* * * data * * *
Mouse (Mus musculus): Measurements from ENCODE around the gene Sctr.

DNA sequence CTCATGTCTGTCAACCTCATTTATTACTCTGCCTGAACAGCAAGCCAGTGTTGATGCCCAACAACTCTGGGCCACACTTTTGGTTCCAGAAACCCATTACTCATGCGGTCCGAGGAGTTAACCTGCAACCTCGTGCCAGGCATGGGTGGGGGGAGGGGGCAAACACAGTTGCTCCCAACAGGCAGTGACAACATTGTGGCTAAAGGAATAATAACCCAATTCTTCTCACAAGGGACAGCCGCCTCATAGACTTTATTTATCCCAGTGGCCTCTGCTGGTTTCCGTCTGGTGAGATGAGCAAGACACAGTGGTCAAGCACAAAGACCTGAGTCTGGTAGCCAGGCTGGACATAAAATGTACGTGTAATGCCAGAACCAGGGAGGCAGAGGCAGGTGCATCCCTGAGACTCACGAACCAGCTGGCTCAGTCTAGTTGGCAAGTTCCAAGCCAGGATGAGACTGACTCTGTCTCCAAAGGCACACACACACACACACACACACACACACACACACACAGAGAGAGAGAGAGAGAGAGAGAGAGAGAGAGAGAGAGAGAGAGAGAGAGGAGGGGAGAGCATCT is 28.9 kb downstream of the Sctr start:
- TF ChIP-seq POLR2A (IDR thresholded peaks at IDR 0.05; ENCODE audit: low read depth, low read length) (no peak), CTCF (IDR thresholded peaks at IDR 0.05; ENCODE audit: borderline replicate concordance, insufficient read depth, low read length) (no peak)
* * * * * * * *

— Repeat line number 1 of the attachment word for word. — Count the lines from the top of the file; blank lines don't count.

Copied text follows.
Mouse (Mus musculus): Measurements from ENCODE around the gene Sctr.